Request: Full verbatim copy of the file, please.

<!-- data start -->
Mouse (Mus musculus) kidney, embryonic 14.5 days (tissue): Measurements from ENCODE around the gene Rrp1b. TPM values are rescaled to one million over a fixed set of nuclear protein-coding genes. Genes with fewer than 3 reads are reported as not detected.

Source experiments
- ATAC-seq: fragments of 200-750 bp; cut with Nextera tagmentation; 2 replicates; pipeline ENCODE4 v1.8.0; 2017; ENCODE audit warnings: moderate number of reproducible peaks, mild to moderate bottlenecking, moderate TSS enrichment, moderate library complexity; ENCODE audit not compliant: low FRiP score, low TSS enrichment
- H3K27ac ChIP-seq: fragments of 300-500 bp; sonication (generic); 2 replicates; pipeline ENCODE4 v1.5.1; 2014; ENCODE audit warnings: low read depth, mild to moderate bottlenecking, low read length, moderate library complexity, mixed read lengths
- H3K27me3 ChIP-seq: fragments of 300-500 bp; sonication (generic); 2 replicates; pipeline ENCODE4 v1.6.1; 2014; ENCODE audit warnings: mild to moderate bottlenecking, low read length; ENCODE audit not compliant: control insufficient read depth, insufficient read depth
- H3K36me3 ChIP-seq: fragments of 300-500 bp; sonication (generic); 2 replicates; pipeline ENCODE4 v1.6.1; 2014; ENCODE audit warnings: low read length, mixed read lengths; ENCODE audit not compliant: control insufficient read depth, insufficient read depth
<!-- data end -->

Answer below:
Mouse (Mus musculus) kidney, embryonic 14.5 days (tissue): Measurements from ENCODE around the gene Rrp1b. TPM values are rescaled to one million over a fixed set of nuclear protein-coding genes. Genes with fewer than 3 reads are reported as not detected.

Source experiments
- ATAC-seq: fragments of 200-750 bp; cut with Nextera tagmentation; 2 replicates; pipeline ENCODE4 v1.8.0; 2017; ENCODE audit warnings: moderate number of reproducible peaks, mild to moderate bottlenecking, moderate TSS enrichment, moderate library complexity; ENCODE audit not compliant: low FRiP score, low TSS enrichment
- H3K27ac ChIP-seq: fragments of 300-500 bp; sonication (generic); 2 replicates; pipeline ENCODE4 v1.5.1; 2014; ENCODE audit warnings: low read depth, mild to moderate bottlenecking, low read length, moderate library complexity, mixed read lengths
- H3K27me3 ChIP-seq: fragments of 300-500 bp; sonication (generic); 2 replicates; pipeline ENCODE4 v1.6.1; 2014; ENCODE audit warnings: mild to moderate bottlenecking, low read length; ENCODE audit not compliant: control insufficient read depth, insufficient read depth
- H3K36me3 ChIP-seq: fragments of 300-500 bp; sonication (generic); 2 replicates; pipeline ENCODE4 v1.6.1; 2014; ENCODE audit warnings: low read length, mixed read lengths; ENCODE audit not compliant: control insufficient read depth, insufficient read depth